• Do not smoke.
  • Avoid drinking excessive alcohol.
  • Active: Some sports that you can do walking, swimming.
  • Prevent from falling. Make sure your home and place of work are safe. Place the carpet in a place where you might fall. You can also wear low heels with non-slip soles.
  • Maintain a healthy weight. Make sure you are not overweight or obese. This can cause stress to the bones and make you more vulnerable to injury.
  • Maintain a healthy diet with calcium and vitamin D. Your diet must include essential nutrients to make bones strong. This will help reduce the risk for fractures.
When the risk of injury to your bones becomes higher, your doctor will suggest several drugs to prevent bone loss and treat osteoporosis. This drug is called a class of bisphosphonates called. These drugs include:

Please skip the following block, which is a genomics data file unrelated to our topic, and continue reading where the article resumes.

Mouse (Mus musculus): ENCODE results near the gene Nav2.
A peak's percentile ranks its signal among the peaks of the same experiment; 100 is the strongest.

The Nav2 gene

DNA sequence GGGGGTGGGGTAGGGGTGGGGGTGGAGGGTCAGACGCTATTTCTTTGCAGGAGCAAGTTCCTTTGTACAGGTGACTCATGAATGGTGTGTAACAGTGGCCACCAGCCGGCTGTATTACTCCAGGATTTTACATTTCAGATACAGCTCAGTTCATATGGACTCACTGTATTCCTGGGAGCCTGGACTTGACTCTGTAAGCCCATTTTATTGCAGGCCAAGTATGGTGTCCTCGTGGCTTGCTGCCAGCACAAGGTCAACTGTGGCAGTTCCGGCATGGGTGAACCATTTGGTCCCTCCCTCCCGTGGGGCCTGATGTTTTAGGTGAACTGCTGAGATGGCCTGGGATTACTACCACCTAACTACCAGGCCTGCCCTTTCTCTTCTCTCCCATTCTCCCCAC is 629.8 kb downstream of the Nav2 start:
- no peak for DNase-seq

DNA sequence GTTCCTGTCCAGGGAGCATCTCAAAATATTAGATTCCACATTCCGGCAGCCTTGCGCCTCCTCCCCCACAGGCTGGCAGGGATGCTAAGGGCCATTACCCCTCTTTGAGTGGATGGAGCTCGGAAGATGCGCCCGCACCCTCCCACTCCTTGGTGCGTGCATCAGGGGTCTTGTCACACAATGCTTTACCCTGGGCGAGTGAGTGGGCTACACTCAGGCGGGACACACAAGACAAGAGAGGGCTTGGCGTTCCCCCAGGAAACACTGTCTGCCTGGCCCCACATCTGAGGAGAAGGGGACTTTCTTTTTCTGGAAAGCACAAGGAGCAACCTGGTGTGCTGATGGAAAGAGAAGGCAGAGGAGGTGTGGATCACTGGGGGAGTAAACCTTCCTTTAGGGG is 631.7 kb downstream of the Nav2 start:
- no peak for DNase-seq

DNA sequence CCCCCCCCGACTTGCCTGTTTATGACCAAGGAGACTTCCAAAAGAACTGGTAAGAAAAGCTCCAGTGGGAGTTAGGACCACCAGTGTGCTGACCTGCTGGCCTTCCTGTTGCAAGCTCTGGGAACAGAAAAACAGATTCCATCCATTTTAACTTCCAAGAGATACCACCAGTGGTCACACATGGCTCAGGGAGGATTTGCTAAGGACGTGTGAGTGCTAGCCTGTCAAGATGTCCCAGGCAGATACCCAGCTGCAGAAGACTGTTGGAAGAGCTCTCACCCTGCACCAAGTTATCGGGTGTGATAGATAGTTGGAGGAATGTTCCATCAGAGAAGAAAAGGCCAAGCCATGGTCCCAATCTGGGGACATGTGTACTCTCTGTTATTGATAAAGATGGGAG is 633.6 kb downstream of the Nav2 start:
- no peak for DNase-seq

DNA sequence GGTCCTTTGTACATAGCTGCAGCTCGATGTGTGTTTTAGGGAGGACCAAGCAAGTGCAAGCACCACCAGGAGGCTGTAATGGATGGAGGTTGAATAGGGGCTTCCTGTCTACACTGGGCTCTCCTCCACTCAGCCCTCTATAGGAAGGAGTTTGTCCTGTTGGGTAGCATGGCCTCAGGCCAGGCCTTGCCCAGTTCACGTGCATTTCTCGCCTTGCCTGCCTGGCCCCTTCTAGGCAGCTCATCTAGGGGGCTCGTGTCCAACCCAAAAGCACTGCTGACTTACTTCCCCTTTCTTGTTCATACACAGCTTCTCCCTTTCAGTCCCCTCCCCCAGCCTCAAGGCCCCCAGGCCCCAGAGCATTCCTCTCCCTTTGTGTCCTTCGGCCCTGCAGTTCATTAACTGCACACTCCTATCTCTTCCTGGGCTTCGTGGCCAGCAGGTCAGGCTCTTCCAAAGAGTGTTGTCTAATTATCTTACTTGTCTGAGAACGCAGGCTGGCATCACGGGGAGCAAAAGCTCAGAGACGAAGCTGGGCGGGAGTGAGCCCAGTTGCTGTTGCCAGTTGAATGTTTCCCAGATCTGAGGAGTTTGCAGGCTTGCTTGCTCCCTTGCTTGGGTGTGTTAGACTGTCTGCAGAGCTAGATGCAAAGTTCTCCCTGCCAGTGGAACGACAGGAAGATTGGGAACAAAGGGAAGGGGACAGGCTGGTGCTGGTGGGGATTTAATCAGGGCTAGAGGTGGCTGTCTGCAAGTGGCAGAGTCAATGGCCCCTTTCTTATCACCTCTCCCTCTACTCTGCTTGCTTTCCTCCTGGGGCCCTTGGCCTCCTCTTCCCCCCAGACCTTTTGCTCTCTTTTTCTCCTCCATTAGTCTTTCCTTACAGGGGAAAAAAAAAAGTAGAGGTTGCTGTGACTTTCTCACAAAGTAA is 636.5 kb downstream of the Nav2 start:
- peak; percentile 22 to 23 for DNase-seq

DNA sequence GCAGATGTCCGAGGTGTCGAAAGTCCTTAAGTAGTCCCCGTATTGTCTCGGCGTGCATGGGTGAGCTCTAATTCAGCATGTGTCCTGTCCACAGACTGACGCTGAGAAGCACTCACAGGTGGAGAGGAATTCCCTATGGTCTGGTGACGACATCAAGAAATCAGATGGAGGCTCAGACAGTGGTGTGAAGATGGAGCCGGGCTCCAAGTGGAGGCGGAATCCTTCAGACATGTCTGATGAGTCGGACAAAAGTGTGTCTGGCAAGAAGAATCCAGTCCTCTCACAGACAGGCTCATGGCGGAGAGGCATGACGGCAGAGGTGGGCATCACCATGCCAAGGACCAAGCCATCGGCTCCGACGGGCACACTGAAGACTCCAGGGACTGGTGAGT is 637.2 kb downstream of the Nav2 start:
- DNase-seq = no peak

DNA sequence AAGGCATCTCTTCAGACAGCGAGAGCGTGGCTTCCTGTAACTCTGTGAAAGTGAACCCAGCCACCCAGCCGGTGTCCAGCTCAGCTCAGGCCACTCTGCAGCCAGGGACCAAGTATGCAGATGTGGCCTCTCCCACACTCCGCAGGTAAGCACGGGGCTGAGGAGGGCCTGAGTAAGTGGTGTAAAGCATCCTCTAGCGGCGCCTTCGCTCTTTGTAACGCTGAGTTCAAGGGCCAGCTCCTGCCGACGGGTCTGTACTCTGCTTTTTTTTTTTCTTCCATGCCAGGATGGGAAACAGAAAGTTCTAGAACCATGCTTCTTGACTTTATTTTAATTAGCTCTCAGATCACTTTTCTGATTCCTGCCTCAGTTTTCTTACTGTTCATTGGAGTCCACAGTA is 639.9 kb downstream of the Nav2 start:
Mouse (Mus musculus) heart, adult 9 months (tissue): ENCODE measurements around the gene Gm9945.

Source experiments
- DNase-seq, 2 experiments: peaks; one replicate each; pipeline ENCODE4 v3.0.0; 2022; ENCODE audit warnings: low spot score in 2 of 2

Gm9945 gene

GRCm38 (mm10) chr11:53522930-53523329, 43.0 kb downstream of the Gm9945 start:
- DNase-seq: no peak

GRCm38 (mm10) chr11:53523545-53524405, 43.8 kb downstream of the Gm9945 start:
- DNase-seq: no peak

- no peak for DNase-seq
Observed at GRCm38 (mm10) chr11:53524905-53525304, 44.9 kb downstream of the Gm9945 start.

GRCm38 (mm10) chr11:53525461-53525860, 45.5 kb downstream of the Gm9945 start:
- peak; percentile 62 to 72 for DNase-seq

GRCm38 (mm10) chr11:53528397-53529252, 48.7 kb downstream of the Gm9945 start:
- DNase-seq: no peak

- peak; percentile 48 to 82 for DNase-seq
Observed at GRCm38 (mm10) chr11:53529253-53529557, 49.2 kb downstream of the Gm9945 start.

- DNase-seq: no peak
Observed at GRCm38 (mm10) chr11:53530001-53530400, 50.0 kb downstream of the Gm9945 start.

• Alendronate (Fosamax ®)
  • Risedronate (Actonel ®, Atelvia ®)
  • Ibandronate (Boniva ®)
  • Asamzoledronic (Reclast ®)
This drug can cause several side effects such as nausea, abdominal pain, difficulty swallowing, and inflammation of the esophagus or esophageal ulcer. These side effects are less likely to occur when the drug is used correctly.

This medicine is first taken in the morning on an empty stomach with only a glass of water. You should avoid lying down for at least 30 minutes to avoid irritation in the esophagus. Please discuss with your doctor for the right dosage.